Gene Sequences Measure the Diversity of Prokaryotes (Genetics & Inherited Conditions)
Prokaryotic microorganisms have been on earth for as many as 3.5 billion years and have diverged tremendously in genetic and metabolic terms. Unfortunately, the magnitude of this divergence has made it difficult to measure the relatedness of prokaryotes to one another. In the 1970’s, Carl R. Woese addressed this problem using a method of reading short sequences of ribonucleotides from a highly conserved RNA molecule, the small subunit ribosomal RNA (ssu rRNA). Because this RNA is present in all organisms and has evolved very slowly, any two organisms have at least a few of these short nucleotide sequences in common. The proportion of shared sequences thus provided a quantitative index of similarity by which all cellular organisms could, in principle, be compared.
When the nucleotide sequence data were used to construct an evolutionary tree, eukaryotes (plants, animals, fungi, and protozoa) formed a cluster clearly separated from the common bacteria. Unexpectedly, however, a third cluster emerged that was equally distinct from both eukaryotes and common bacteria. This cluster consisted of prokaryotes that lacked biochemical features of most bacteria (such as a cell wall composed of peptidoglycan); possessed other features not found in any other organisms (such as membranes composed of isoprenoid ether lipids); and occurred in unusual, typically harsh, environments. Woese and his coworkers...
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Biology of the Domain Archaea (Genetics & Inherited Conditions)
Archaea tend to require unusual conditions for growth, which has made it challenging to determine their genetic properties. The methanogens, for example, live by converting hydrogen (H2) and carbon dioxide (CO2) or other simple carbon compounds into methane and are killed by even trace amounts of oxygen. The extreme halophiles, in contrast, normally live in brine lakes and utilize oxygen for growth. However, they require extremely high concentrations of salt to maintain their cellular structure. A third class of archaea, the extreme thermophiles, occur naturally in geothermal springs and grow best at temperatures ranging from 60-105 degrees Celsius (140-221 degrees Fahrenheit). Many derive energy from the oxidation or reduction of sulfur compounds. Sequencing of DNA fragments recovered from “moderate” environments, such as ocean water or soil, has revealed many additional archaeal species that presumably do not require unusual environmental conditions but have never been cultured in the laboratory.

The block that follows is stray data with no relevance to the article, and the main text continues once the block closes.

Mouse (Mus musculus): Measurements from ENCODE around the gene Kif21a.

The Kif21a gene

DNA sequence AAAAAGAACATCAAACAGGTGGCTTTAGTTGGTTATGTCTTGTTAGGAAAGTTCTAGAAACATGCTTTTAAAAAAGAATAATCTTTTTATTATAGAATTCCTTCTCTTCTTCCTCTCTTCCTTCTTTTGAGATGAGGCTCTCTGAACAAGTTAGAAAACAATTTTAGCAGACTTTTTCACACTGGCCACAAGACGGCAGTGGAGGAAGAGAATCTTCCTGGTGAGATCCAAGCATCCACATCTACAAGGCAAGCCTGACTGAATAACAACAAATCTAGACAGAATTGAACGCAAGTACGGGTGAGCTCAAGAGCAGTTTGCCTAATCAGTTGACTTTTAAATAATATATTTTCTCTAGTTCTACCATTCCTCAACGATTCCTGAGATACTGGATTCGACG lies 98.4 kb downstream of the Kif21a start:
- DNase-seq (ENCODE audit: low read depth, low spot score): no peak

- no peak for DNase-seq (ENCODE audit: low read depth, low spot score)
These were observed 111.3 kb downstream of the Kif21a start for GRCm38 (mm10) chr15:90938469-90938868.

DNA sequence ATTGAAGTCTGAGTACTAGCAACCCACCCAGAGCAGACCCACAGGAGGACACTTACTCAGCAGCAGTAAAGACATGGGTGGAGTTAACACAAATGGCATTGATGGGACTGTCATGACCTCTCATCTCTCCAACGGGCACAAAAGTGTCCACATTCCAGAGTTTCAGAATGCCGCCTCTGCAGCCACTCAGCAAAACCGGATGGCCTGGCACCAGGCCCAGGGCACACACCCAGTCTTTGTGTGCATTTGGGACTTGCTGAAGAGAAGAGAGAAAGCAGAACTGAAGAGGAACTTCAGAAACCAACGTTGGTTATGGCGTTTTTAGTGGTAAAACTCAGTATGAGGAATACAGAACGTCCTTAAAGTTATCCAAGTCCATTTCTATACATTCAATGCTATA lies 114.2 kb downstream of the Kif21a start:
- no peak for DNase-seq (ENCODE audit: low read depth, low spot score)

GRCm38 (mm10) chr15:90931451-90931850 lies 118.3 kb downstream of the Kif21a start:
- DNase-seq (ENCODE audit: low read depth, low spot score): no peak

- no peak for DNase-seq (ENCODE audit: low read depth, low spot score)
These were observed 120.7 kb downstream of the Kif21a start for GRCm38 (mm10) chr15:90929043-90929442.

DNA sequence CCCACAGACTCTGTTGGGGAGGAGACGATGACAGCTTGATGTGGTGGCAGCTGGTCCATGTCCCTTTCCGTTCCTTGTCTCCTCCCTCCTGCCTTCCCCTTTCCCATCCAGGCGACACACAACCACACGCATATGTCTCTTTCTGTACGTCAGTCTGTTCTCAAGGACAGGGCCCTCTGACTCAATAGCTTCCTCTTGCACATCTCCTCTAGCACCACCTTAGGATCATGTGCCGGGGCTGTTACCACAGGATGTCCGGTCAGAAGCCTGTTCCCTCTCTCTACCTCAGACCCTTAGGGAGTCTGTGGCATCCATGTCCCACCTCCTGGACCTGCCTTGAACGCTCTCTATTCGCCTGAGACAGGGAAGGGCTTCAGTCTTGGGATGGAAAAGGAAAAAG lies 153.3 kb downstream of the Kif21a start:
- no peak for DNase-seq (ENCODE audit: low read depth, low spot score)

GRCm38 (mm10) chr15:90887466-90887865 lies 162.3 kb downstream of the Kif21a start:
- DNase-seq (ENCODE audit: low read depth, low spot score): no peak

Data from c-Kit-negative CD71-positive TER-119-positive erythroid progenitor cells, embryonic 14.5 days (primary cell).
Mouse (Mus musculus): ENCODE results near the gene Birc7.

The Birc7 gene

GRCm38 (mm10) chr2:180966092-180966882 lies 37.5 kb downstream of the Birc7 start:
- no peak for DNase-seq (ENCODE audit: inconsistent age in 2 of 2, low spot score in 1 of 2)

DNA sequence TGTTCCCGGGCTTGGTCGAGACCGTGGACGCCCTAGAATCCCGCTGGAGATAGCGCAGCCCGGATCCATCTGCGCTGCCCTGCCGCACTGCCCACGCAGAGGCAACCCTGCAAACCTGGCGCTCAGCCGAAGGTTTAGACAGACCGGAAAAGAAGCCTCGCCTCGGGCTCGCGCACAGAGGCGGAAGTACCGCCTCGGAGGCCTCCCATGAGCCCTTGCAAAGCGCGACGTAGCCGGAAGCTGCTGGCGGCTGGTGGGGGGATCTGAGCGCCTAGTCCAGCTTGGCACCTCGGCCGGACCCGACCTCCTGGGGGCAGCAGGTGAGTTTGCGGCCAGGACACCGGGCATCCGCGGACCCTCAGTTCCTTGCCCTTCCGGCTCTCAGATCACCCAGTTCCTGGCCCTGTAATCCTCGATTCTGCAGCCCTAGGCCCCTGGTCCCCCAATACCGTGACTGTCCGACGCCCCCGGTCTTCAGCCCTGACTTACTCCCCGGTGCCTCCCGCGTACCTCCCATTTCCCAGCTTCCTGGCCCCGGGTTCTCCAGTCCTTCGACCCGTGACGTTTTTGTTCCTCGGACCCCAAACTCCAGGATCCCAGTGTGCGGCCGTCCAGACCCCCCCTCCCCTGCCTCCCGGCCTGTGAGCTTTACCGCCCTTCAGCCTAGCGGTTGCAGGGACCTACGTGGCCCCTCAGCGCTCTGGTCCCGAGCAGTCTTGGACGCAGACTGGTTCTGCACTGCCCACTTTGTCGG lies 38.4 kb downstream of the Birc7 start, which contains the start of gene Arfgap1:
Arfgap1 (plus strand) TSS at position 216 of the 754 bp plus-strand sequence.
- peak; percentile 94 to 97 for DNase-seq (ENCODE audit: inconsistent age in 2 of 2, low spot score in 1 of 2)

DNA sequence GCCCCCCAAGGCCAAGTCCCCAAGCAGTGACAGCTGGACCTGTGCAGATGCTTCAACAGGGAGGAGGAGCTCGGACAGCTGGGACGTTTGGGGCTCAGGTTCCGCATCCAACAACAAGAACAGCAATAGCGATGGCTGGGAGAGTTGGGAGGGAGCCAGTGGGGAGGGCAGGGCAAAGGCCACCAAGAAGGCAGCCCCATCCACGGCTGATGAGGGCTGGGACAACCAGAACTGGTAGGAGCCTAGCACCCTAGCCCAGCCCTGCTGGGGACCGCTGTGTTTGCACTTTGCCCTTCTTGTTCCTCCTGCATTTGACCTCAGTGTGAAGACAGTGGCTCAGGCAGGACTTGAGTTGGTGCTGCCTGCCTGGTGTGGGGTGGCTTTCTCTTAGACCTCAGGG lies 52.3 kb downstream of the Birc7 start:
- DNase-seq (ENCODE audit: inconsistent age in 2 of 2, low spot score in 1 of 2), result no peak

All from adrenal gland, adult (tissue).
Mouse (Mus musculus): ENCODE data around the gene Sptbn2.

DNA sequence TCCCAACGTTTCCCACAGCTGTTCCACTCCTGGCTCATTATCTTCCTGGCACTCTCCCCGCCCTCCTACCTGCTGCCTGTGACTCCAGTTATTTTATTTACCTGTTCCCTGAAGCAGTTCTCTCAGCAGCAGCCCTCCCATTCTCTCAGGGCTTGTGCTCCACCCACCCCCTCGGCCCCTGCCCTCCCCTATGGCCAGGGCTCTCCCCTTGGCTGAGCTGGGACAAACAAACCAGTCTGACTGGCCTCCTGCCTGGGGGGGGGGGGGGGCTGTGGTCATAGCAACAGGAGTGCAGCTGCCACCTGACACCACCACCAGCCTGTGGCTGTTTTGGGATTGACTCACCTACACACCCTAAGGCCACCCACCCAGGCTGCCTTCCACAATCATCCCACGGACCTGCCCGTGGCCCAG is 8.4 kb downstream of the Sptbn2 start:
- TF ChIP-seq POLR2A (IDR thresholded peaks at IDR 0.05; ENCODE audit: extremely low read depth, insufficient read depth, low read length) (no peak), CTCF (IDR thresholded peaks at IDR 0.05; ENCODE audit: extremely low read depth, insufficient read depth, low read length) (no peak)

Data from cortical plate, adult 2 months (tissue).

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The Genetic Machinery of Archaea (Genetics & Inherited Conditions)
Because bacteria and eukaryotes differ greatly with respect to gene and chromosome structure and the details of gene expression, molecular biologists have examined the same properties in archaea and have found a mixture of “bacterial” and “eukaryotic” features. The organization of DNA within archaeal cells is bacterial, in the sense that archaeal chromosomes are circular DNAs of between 2 million and 4 million base pairs having single origins of replication, normally replicated bidirectionally. As in bacteria, the genes are densely packed and often grouped into clusters of related genes transcribed from a common promoter. The promoters themselves, however, resemble the TATA box/BRE element combination of eukaryotic DNA polymerase II (Pol II) promoters, and the RNA polymerases have the complex subunit composition of eukaryotes rather than the simple composition found in bacteria. Furthermore, archaea initiate transcription by a simplified version of the process seen in eukaryotic cells. Transcription factors (TATA-binding protein and a TFIIB) first bind to regions ahead of the promoter, then recruit RNA polymerase to attach and begin transcription. Introns are rare in archaea, however, and do not interrupt protein-encoding genes, but have been found to interrupt RNA-coding genes. Also, the regulation of transcription in archaea seems to depend heavily on the types of repressor and activator proteins found in...